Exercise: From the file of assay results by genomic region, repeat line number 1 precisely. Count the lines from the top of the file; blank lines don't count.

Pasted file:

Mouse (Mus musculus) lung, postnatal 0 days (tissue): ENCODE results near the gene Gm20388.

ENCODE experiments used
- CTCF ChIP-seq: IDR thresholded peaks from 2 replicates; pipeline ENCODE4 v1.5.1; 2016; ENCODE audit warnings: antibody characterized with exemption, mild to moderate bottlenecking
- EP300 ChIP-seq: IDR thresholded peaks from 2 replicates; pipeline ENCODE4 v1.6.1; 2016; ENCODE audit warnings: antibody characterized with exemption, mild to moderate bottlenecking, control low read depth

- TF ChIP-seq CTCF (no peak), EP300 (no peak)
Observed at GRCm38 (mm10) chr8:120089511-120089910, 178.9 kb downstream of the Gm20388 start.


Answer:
Mouse (Mus musculus) lung, postnatal 0 days (tissue): ENCODE results near the gene Gm20388.